• Search Google Scholar
    • Export Citation
  • Padullés, R., E. Cardellach, F. J. Turk, C. O. Ao, M. de la Torre Juárez, J. Gong, and D. L. Wu, 2022a: Sensing horizontally oriented frozen particles with polarimetric radio occultations aboard PAZ: Validation using GMI coincident observations and Cloudsat a priori information. IEEE Trans. Geosci. Remote Sens., 60, 113, https://doi.org/10.1109/TGRS.2021.3065119.

    • Search Google Scholar
    • Export Citation
  • Padullés, R., Y.-H. Kuo, J. D. Neelin, F. J. Turk, C. O. Ao, and M. de la Torre Juárez, 2022b: Global tropical precipitation relationships to free-tropospheric water vapor using radio occultations. J. Atmos. Sci., 79, 15851600, https://doi.org/10.1175/JAS-D-21-0052.1.

    • Search Google Scholar
    • Export Citation
  • Padullés, R., E. Cardellach, and F. J. Turk, 2023: On the global relationship between polarimetric radio occultation differential phase shift and ice water content. Atmos. Chem. Phys., 23, 21992214, https://doi.org/10.5194/acp-23-2199-2023.

    • Search Google Scholar
    • Export Citation
  • Ruston, B., and S. Healy, 2021: Forecast impact of FORMOSAT-7/COSMIC-2 GNSS radio occultation measurements. Atmos. Sci. Lett., 22, e1019, https://doi.org/10.1002/asl.1019.

    • Search Google Scholar
    • Export Citation
  • Schreiner, W. S., and Coauthors, 2020: COSMIC-2 radio occultation constellation: First results. Geophys. Res. Letters, 47, e2019GL086841, https://doi.org/10.1029/2019GL086841.

    • Search Google Scholar
    • Export Citation
  • Singh, R., S. P. Ojha, R. Anthes, and D. Hunt, 2021: Evaluation and assimilation of the COSMIC-2 radio occultation constellation observed atmospheric refractivity in the WRF data assimilation system. J. Geophys. Res. Atmos., 126, e2021JD034935, https://doi.org/10.1029/2021JD034935.

    • Search Google Scholar
    • Export Citation
  • Tomás, S., R. Padullés, and E. Cardellach, 2018: Separability of systematic effects in polarimetric GNSS radio occultations for precipitation sensing. IEEE Trans. Geosci. Remote Sens., 56, 46334649, https://doi.org/10.1109/TGRS.2018.2831600.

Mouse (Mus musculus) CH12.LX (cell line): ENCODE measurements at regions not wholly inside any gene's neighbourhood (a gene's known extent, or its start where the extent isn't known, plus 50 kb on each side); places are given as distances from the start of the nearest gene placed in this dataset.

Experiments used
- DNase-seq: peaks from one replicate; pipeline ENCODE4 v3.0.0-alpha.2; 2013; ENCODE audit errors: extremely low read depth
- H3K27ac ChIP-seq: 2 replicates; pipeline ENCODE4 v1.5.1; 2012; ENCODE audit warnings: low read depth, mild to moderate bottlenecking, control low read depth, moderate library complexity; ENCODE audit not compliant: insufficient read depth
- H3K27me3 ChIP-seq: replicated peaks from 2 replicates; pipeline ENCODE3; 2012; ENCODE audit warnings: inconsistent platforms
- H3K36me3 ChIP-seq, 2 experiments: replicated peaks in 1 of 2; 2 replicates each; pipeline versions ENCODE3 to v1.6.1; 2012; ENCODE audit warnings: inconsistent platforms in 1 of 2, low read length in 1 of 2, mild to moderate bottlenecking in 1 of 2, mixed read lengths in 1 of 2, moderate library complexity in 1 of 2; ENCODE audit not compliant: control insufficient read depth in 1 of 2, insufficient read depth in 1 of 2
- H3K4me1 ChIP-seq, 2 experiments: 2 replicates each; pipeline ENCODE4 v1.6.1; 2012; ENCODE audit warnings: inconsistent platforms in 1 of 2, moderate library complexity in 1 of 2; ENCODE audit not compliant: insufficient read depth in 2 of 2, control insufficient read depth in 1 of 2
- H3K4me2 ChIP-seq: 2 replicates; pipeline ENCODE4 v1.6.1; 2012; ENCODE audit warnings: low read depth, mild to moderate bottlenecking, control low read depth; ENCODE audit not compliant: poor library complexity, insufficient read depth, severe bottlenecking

• Search Google Scholar
    • Export Citation
  • Turk, F. J., and Coauthors, 2021: Interpretation of the precipitation structure contained in polarimetric radio occultation profiles using passive microwave satellite observations. J. Atmos. Oceanic Technol., 38, 17271745, https://doi.org/10.1175/JTECH-D-21-0044.1

    • Search Google Scholar
    • Export Citation
  • Turk, F. J., R. Padullés, D. D. Morabito, T. Emmenegger, and J. D. Neelin, 2022: Distinguishing convective-transition moisture-temperature relationships with a constellation of polarimetric radio occultation observations in and near convection. Atmosphere, 13, 259, https://doi.org/10.3390/atmos13020259.

    • Search Google Scholar
    • Export Citation
  • von Engeln, A., Y. Andres, C. Marquardt, and F. Sancho, 2011: GRAS radio occultation on-board of Metop. Adv. Space Res., 47, 336347, https://doi.org/10.1016/j.asr.2010.07.028.

    • Search Google Scholar
    • Export Citation
  • Waliser, D. E., and Coauthors, 2009: Cloud ice: A climate model challenge with signs and expectations of progress. J. Geophys. Res., 114, D00A21, https://doi.org/10.1029/2008JD010015.

    • Search Google Scholar
    • Export Citation
  • Wang, K.-N., C. O. Ao, R. Padullés, F. J. Turk, M. de la Torre Juárez, and E. Cardellach, 2022: The effects of heavy precipitation on Polarimetric Radio Occultation (PRO) bending angle observations. J. Atmos. Oceanic Technol., 39, 149161, https://doi.org/10.1175/JTECH-D-21-0032.1.

    • Search Google Scholar
    • Export Citation
  • Fig. SB1.

    The PRO measurement concept capitalizes upon the differential phase delay Δϕ that is induced in the horizontal (H) and vertical (V) components of the transmitted GNSS L-band signals, as they propagate through a precipitation media with asymmetrically shaped hydrometeors. After accounting for the ionospheric contribution, the Δϕ profile indicates the relative intensity and vertical extent of the precipitation encountered along each ray path, as it sets (or rises) through Earth’s atmosphere.

  • Fig. 1.

    Geographical distribution of the upper percentile (top 20%) of the measured polarimetric phase shift Δϕ from 6 years (2018–23) of ROHP observations (symbols) during Northern Hemisphere summer (June–August), overlaid on IMERG climatology (color background) from these same months. Black, orange, and red symbols represent Δϕ profile observations whose top-most height is between 0–5, 5–10, and 10–15 km, respectively. The symbol size is scaled to the maximum value in the Δϕ profile.